I thought I was Southern until I moved to Alabama. This was back in the early seventies, when all those bumper stickers saying "He Walks On Water" referred to Bear Bryant. As a young reporter at the Tuscaloosa News, I had a lot to learn. I covered such events as Kiwanis breakfasts, historic-home tours, county fairs, and beauty pageants, including a huge all-state event named Miss Fancy Strut. You never saw so many competitions. In fact, I'd seen so many pretty blondes and tiaras and roses that I'd grown absolutely blasé. By the time they sent me out to cover my first "Little Miss So-and So" pageant, I'm afraid I had developed a bad, supercilious attitude. "This is so tacky!" I inwardly raged. "These little girls shouldn't be doing this! They should be home playing jacks or jumping rope or fishing in the creek."
But the girls were so sweet, with their overinvolved mothers and their whole families hovering in the background. And I loved the talent part: ballet, tap dancing, reciting a poem, drawing dogs. It brought tears to my eyes when a pigtailed brunette with braces sang "Over the Rainbow."
Then came the evening dress portion of the contest, after which the winner was chosen. However, the crown didn't go to a beauty at all but to a little freckled redhead named Donna in an obviously handmade white dress with exquisite cross-stitched embroidery at the neck and all around the hem. This gal had just wowed us all with her talent, a gravity-defying acrobatic display: a series of leaps, backbends, rolls, cartwheels, and flip after flip ending in a perfect split with her arms up in a V, a frizzy red halo around her big bucktoothed smile.
Of course, it was then my task to interview Donna, insofar as you can interview a 7-year-old. I took notes while her proud—and huge—family encircled us. They were not city folks, I noticed, more likely a farming family from the surrounding countryside. Donna said she loved everybody, especially her dog Prissie and her teacher Miss Whatshername.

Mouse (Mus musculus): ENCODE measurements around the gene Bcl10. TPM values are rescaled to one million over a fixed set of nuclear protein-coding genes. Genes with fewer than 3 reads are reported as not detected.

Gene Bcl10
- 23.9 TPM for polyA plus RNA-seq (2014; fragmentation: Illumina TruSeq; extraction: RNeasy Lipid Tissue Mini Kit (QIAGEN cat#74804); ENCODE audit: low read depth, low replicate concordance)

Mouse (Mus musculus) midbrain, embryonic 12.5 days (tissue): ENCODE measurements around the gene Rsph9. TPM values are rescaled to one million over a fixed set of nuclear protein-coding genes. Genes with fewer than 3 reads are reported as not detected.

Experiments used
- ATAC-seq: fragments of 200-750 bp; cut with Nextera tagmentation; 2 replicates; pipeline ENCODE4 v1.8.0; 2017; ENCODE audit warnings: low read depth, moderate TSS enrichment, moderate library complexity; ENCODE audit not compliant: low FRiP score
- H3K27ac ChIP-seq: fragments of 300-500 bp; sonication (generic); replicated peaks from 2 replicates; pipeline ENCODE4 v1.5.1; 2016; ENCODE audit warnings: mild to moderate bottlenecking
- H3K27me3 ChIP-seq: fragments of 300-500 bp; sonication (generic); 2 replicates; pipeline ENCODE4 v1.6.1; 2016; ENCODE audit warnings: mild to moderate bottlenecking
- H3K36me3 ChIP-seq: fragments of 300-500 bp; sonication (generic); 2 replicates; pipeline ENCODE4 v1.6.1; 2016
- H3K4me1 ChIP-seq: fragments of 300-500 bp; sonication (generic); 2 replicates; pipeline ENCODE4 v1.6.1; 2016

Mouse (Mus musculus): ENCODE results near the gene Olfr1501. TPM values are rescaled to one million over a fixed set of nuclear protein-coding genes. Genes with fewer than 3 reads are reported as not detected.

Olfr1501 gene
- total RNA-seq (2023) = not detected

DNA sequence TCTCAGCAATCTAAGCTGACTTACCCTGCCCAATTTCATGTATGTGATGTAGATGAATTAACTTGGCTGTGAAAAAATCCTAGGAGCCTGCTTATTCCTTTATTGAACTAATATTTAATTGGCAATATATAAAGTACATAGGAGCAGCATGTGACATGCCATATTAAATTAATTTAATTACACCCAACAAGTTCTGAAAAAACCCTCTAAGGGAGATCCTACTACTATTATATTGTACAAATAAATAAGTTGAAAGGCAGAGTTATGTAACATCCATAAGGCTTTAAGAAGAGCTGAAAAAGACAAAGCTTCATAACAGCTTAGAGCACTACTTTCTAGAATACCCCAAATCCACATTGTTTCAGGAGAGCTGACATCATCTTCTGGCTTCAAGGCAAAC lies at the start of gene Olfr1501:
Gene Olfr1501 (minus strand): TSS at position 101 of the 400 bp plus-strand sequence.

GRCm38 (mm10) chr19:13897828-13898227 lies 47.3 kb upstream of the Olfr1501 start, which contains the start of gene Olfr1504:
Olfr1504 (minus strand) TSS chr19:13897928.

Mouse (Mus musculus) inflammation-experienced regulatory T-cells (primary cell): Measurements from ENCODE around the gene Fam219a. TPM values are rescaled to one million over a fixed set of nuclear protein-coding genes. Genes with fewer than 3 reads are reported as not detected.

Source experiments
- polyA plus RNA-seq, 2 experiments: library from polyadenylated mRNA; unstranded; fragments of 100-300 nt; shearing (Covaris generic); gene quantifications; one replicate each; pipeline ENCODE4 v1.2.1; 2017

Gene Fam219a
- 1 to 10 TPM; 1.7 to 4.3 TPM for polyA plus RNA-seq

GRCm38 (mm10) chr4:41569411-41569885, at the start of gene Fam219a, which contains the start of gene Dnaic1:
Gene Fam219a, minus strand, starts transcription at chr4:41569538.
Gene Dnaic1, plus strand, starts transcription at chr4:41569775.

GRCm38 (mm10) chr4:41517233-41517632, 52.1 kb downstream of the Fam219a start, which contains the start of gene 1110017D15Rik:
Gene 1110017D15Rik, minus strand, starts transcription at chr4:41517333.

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"But she done made up that dance all by her own self!" an elderly voice rasped out.
I turned to see the proud grandmother, long white hair drawn back in a bun, hunched over, clutching a big-headed walking stick.
"And what about Donna's lovely dress?" I asked with a sudden instinct.
"My granny made it!" Donna herself announced confidently, with her big, winning grin.
"Well, honey, don't tell her that!" exclaimed the mother, embarrassed.
One close look at the grandmother's proud, lined, beaming face made me realize that HERE was the real beauty of the day: the loving grandmother, whose "talent" was clearly spent in the service of others.
Is anything more beautiful?
I didn't put all this in the paper, of course. I didn't want to embarrass anybody. But I learned something that day and tried to go out on my future assignments with a different attitude, an open mind, and an eager heart.